General H. Marshall was reported to be advancing from Tazewell Court-house with 2,500 men. I immediately dispatched an order to Colonel Moor to leave half a regiment at French's and march rapidly with the remainder of his force to the Wytheville Cross-Road and hold them at all hazards. Meanwhile I kept patrols active on our right and front to ascertain the enemy's movements in those directions. Colonel Scammon reported the enemy still in force in his front, and no apparent change except he was in receipt of reports of considerable re-enforcements reaching them. About 2 o'clock p. m. a cavalry patrol on the Wyoming road 5 miles from Princeton was fired into by a party of the enemy's horsemen. Two companies of infantry and part of the troops at Princeton were immediately sent out, under Major Ankele, Thirty-seventh Ohio Volunteers, to feel the force of the enemy advancing in that direction. It soon became evident that the force which had been met by Colonel Moor's detachment at the Wytheville Cross-Roads was advancing by the Wyoming road, having made a detour to their left to reach it. They advanced cautiously, and were firmly and gallantly met by Major F. E. Franklin, Thirty-fourth Ohio Volunteers, and Major Charles ankele, Thirty-seventh Ohio Volunteers, with the detachments of those regiments which garrisoned the post, and Captain Frank Smith's troop First Ohio Cavalry. Our troops behaved with great steadiness, retiring slowly from point to point as they were outflanked by the superior numbers of the enemy, and maintained the unequal contest for more than three hours.
About 5 p. m., suspecting, from my examination of the advancing force of the enemy, that the principal body of Marshall's command had passed the Wytheville Cross-Roads, I gave orders to Major Franklin to hold the town as long as possible, and if driven from it to retire by the road to French's, sending back to stop trains advancing by the Raleigh road, and then moved my headquarters and baggage upon the Trenchville road, and proceeded immediately to Colonel Moor's headquarters. I there found that, owing to the difficulty of the roads and slowness of communication, he had not yet been able to carry out the order to move his command to the Wytheville Cross-Roads, but had sent to Lieutenant-Colonel von Blessingh six companies of infantry, under Major Bohlender, Twenty-eighth Ohio Volunteers, making the force at the Cross Roads ten companies of infantry. I immediately ordered the remainder of his command under arms, consisting of three half regiments-the Twenty-eighth, Thirty-fourth, and Thirty-seventh Ohio Volunteers, and a section of Simmonds' battery of artillery-and put them upon the march for Princeton. I ordered Colonel Scammon to move up half a regiment to French's for the night, and to follow at daylight with his whole command, to join me at Princeton. The detachment under Lieutenant-Colonel von Blessingh was notified that, should the enemy appear at Princeton by daylight, he was to move forward from the Cross-Roads in that direction and endeavor to take them in the rear by a simultaneous attack.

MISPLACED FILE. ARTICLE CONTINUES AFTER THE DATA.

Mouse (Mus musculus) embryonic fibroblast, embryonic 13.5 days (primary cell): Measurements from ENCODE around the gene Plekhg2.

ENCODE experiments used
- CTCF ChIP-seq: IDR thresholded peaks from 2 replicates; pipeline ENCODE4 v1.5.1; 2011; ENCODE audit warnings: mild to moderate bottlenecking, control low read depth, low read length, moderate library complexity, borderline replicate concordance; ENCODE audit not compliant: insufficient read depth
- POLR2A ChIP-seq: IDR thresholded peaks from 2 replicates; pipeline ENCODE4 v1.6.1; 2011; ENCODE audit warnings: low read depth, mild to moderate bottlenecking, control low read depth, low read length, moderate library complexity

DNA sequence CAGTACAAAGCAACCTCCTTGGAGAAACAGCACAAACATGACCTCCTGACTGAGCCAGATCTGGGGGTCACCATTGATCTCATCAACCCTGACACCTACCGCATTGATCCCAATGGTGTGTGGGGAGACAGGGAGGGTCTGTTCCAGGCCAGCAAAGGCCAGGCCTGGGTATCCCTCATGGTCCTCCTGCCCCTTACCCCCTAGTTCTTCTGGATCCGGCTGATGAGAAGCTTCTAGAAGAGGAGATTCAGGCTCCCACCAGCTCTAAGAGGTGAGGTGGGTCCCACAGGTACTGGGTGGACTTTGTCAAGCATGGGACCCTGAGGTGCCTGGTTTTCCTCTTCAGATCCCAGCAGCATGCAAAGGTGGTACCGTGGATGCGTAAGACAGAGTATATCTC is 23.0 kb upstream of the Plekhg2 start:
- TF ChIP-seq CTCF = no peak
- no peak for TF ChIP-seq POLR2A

I arrived at Princeton at daybreak of the 17th and immediately led forward the whole of Colonel Moor's command upon the place. The enemy made no resistance, but retired before us to the wooded range of hills south and west of the town. We attacked and drove them with considerable loss about the distance of a mile to a strong position commanding both the Wytheville and Wyoming roads, and where they could only be reached by ascending a steep ridge heavily covered with timber, where they had also placed a howitzer battery. On the left of their position they had a rifled 10-pounder and smooth 6-pounder